East End Film Festival: Uncle Howard

Directed by Aaron Brookner
EEFF Screening: July 3rd, 3:45pm

by Lewis Church

This documentary is directed by Aaron Brookner and focuses on his uncle, Howard Brookner, who in turn directed the documentaries Burroughs: The Movie (1983), Robert Wilson and the Civil Wars (1987) and gangster musical Bloodhounds of Broadway (1989) before his tragically young death due to AIDS-related illness. Accessing his uncle’s archive (despite the efforts of a crotchety Jon Giorno), the junior Brookner has crafted a film that is tender, detailed and beautifully structured. Howard was a part of the same bohemian independent film circuit that included Jim Jarmusch, John Waters, Sara Driver and others, and the films that he completed in his short life share much with those filmmakers in aesthetic and tone, irreverent and fantastical on a shoestring budget, quixotic in their ambition.

If you’ve seen Burroughs: The Movie, and you should have, then it is worth seeing Uncle Howard for the behind-the-scenes footage from that film alone. An eerie scene of Burroughs’ ‘bunker’ today, what remains of the writer’s infamous apartment, set against footage of Warhol, Ginsberg and others sitting on the same chairs almost 40 years ago is prickled with the weight of time. Aficionados of the New York punk scene should definitely track Uncle Howard down, the shots of the Lower East Side and the feel of the conversations that took place in the cold lofts amongst these artistic outlaws both present throughout the film and so obviously lost to the current gentrification of New York.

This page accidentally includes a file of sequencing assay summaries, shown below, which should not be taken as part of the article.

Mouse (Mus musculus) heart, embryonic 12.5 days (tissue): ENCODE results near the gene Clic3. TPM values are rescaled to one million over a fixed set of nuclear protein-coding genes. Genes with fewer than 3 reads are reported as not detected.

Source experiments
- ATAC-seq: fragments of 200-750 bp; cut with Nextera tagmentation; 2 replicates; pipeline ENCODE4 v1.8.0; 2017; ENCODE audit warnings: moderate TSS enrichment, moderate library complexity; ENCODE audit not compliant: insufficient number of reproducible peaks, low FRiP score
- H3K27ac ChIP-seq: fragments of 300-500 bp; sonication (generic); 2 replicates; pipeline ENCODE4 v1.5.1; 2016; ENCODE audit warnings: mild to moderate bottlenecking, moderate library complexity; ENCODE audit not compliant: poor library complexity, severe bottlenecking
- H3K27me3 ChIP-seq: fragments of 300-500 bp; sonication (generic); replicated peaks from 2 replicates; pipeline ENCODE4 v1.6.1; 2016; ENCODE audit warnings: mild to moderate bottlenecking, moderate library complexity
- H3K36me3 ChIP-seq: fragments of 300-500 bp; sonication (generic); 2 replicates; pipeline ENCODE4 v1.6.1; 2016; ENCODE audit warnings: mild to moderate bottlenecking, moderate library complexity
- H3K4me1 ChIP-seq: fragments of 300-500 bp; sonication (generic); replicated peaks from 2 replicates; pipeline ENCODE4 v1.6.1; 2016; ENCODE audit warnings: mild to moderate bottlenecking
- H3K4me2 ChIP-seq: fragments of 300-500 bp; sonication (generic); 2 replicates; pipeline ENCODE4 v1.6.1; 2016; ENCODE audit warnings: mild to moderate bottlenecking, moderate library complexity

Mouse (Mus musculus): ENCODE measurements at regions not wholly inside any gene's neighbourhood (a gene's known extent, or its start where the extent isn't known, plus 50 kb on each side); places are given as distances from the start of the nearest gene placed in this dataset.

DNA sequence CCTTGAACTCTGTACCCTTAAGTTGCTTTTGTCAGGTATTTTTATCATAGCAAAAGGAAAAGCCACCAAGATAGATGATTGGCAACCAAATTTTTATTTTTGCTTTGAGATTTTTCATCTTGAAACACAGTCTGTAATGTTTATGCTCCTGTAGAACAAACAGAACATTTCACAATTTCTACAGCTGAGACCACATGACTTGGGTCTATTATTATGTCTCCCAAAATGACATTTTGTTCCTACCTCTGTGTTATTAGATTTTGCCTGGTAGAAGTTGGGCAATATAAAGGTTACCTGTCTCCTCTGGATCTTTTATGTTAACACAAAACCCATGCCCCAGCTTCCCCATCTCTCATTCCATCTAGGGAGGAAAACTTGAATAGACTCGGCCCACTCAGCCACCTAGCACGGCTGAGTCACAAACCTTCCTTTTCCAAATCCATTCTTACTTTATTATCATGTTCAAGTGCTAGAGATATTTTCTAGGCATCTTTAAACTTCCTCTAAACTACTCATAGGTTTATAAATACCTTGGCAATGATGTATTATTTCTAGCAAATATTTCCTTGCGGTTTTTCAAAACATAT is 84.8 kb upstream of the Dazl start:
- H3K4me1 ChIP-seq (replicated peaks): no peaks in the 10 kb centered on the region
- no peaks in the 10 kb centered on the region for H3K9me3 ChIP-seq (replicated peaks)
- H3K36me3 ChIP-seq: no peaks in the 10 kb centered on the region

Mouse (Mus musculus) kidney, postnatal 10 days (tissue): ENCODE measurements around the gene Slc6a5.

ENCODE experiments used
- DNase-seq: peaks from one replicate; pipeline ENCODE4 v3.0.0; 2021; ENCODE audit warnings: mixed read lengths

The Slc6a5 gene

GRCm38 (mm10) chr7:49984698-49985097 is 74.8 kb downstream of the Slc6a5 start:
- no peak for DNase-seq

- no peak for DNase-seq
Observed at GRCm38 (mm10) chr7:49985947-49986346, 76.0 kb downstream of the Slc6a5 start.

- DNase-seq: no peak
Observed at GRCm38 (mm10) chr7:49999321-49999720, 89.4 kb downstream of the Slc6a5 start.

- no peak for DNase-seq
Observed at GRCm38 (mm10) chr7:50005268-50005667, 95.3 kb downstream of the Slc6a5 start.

Of course, the film is much more than a re-hash of the work of Howard, as it also traces Aaron’s attempts to understand more of his few memories of his uncle, and pursue who Howard was through talking to his friends and lovers. Aaron is unavoidably a less interesting presence than the now-gone Howard, and whilst at a few moments there might be the sense that the film is too much about his journey than its subject’s, I’m inclined to forgive that. Through talking to extended family, and mining the ineptly filmed home movies like the ones all of our parents probably have in a draw somewhere, the film builds a portrait of the two directors and their limited interaction across a generational divide. This is a film that yearns for its subject, grasping at a talent and romantic identity that, to his credit, Aaron seems aware he will never quite achieve.

The documentary’s conclusion follows the production of Howard’s last film Bloodhounds of Broadway (starring Madonna and Randy Quaid!), and skilfully mines video diaries to portray the terrible weight of the AIDS crisis on friends and associates, and the resolution of those staring it in the face. The final shot of the film (drawn from Howard’s own footage) might in another context be pretentious or goofy, but it takes on a power because we know the sad final outcome. As the sun sets on screen, I was left feeling that the elder Brookner is an unappreciated figure that deserves to be known, and that he’d be proud of the documentary his nephew has produced.



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